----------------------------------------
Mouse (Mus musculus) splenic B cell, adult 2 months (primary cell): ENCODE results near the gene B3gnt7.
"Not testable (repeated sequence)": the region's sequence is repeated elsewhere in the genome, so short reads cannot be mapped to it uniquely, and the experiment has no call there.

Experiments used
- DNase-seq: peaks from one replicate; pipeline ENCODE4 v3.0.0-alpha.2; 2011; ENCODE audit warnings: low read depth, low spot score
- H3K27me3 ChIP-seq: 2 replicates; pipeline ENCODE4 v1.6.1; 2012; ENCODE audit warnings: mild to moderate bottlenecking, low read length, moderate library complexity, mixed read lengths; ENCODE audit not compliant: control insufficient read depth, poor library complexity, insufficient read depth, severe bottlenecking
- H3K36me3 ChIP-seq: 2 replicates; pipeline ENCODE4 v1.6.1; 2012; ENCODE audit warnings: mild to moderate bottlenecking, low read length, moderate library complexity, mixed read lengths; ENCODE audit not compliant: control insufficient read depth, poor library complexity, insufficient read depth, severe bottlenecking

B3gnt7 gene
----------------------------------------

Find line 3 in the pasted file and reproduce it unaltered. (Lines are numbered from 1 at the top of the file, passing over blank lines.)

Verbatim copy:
Experiments used